Focus on Texas public school mental health legislation

On Thursday, the Texas Legislature advanced a series of mental health legislation despite  political controversy surrounding the topic.

The state’s approach to mental health care has been questioned in the past; experts argued that there were thousands of Texans who were in need of critical care but had minimal resources to utilize for treatment. These challenges were predicted to last for years because there was little being done in the Legislature to address the issue.

When budget cuts and hospital closures occurred in 2016 and 2017, the Texas House Select Committee on Mental Health determined that mental health was one of the most crucial issues facing the State.


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This legislative session, Texas elected officials and the Governor have a renewed interest in providing critical mental health care services. Gov. Greg Abbott declared mental health a statewide emergency during his State of the State address earlier this year.

The emergency focus on mental health is a response to the Santa Fe School Shooting that occurred in May 2018.

In response, House Bill 906 was introduced this session. The bill requests that a task force be assembled to study the mental health services that are available to the state that can be utilized by public schools. Rep. Senfronia Thompson, the bill’s sponsor, wants to develop better tracking of the resources that are already available in the state.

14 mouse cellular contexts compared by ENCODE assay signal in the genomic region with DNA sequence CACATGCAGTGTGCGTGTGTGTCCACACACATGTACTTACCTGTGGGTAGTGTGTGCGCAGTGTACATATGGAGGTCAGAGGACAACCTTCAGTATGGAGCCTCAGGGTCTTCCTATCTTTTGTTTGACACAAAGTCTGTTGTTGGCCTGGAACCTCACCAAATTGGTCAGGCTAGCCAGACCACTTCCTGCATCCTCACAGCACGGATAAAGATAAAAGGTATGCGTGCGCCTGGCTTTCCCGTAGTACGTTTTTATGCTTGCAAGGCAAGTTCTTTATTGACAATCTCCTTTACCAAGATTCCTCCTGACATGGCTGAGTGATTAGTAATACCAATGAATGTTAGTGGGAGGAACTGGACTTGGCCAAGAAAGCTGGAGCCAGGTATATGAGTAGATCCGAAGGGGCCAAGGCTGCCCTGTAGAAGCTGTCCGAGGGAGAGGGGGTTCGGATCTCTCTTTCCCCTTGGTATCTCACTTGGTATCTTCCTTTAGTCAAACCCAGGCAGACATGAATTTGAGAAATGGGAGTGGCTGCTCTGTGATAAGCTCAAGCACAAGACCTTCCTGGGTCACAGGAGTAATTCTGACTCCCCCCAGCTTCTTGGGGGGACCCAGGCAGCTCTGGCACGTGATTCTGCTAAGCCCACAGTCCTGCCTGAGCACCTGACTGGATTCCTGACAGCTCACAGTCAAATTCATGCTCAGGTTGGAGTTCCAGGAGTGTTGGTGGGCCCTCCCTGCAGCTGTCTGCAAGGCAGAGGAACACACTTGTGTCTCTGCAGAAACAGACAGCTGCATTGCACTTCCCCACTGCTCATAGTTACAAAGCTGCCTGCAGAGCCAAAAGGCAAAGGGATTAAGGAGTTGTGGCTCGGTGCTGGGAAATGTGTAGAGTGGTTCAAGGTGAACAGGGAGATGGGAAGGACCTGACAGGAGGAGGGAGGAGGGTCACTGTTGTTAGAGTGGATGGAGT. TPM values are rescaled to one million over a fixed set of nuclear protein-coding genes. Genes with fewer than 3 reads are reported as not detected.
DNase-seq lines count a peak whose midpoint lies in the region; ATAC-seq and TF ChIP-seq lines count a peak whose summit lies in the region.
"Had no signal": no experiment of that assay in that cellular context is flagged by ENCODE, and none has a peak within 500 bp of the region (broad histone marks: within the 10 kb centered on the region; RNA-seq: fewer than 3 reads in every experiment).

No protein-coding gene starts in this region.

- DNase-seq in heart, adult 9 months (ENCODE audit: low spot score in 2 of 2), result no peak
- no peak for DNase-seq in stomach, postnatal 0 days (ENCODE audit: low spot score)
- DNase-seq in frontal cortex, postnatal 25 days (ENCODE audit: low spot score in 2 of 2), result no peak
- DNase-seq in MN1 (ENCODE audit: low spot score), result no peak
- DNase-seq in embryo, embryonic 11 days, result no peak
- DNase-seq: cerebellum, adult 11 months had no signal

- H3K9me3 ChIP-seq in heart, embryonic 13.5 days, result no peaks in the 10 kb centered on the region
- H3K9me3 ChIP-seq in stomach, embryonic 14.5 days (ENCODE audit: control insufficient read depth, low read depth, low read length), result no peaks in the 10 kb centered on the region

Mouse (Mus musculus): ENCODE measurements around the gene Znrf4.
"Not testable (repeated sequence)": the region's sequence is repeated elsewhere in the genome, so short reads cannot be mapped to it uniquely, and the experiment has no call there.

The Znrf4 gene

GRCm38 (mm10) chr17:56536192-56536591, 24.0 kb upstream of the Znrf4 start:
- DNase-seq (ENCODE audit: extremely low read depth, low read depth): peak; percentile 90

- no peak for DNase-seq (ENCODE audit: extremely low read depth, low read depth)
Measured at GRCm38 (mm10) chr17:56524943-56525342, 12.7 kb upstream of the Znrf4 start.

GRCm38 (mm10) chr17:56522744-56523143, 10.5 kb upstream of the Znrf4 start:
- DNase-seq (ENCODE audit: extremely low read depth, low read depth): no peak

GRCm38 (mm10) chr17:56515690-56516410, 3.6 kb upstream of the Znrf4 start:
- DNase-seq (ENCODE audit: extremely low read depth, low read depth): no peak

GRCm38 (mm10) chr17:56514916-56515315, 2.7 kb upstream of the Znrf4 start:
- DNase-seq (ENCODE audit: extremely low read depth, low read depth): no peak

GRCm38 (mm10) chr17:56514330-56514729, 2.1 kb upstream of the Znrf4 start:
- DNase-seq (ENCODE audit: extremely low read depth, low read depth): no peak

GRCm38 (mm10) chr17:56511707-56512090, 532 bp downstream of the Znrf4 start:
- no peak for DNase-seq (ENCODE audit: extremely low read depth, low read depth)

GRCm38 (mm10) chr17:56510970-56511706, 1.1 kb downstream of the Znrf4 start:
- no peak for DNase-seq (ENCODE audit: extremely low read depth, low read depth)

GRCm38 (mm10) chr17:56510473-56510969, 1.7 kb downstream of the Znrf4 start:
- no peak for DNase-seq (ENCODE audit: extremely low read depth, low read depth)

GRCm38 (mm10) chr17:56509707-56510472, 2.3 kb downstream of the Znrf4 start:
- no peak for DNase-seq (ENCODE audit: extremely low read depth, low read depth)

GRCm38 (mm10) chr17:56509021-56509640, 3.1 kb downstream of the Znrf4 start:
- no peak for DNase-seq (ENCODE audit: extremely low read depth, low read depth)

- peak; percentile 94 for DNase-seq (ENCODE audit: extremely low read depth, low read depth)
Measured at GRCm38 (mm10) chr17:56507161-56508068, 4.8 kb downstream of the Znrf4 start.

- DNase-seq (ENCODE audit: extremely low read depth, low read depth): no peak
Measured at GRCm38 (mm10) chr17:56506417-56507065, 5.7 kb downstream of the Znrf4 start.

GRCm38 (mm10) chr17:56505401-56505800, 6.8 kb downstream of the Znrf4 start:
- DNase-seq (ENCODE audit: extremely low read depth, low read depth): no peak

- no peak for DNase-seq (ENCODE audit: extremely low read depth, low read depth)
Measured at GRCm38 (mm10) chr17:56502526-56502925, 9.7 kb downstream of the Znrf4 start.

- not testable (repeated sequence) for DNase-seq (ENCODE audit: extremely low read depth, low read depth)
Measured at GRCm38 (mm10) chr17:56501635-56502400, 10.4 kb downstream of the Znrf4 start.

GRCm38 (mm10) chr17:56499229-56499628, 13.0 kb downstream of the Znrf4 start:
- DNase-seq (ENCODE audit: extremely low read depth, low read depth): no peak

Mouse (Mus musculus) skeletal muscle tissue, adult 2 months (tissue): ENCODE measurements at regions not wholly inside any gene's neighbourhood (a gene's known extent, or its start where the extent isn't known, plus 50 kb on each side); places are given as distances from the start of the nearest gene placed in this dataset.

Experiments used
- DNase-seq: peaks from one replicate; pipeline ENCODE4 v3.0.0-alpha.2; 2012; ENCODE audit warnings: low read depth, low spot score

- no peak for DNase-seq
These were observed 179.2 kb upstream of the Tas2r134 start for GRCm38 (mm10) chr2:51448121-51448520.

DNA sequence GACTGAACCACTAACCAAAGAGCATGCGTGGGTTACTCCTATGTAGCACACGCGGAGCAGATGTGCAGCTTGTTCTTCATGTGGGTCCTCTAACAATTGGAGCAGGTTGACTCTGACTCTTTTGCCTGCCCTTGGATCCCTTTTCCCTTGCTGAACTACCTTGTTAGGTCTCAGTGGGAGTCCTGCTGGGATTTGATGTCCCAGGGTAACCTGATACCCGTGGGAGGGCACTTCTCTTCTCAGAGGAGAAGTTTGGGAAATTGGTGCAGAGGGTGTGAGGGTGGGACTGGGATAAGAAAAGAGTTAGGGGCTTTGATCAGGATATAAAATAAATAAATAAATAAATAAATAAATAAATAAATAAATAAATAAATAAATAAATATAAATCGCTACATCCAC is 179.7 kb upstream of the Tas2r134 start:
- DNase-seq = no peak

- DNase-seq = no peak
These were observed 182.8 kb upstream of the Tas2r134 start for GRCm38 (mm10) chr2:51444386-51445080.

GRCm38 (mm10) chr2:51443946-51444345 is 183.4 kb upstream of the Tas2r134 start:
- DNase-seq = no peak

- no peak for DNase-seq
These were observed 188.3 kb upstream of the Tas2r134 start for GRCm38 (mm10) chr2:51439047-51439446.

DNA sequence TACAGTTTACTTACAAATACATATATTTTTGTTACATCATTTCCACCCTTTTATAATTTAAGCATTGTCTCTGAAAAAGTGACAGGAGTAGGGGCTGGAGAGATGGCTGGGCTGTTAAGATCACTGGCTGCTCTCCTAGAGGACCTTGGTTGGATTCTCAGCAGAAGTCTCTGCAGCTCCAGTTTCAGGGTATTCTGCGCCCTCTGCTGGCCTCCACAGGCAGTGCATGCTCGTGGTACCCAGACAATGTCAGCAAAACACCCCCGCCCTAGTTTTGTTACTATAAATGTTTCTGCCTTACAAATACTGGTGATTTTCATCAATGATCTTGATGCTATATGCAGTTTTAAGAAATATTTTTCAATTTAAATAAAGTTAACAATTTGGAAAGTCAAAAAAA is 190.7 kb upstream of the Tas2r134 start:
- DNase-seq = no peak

HB 906 came before the House on Friday, where long debates ensued. Representatives questioned student privacy and expressed concerns over government overreach, especially in mental health care. The bill was ultimately withdrawn from the calendar, but is scheduled to be reconsidered during the remaining five weeks in the legislative session.

Other bills seeking to address mental health have already advanced. House Bills 10, 18 and 19 have passed through the House and are headed to the Senate for consideration. Another Senate Bill has passed through committee 10-1. Here is what each bill seeks to accomplish:

House Bill 10: Would establish a research institute to collect data and provide guidance for future mental health legislation.

House Bill 18: Would research the mental health training requirements for public school employees, curriculum requirements, counseling and education programs, state and regional programs, and mental health reporting protocols.

House Bill 19: Would boost and create additional mental health resources for public school students.

Senate Bill 11: Would attempt to improve school safety and mental health resources in public schools.

The focus of each is on increasing mental health resources and awareness in public schools.

Each bill has to pass through the other chamber in order to be signed into law. Despite these additional hurdles, some elected officials and the mental health community are considering the proposed legislation a victory.

You can watch the chamber hearing from Friday, April 12, here.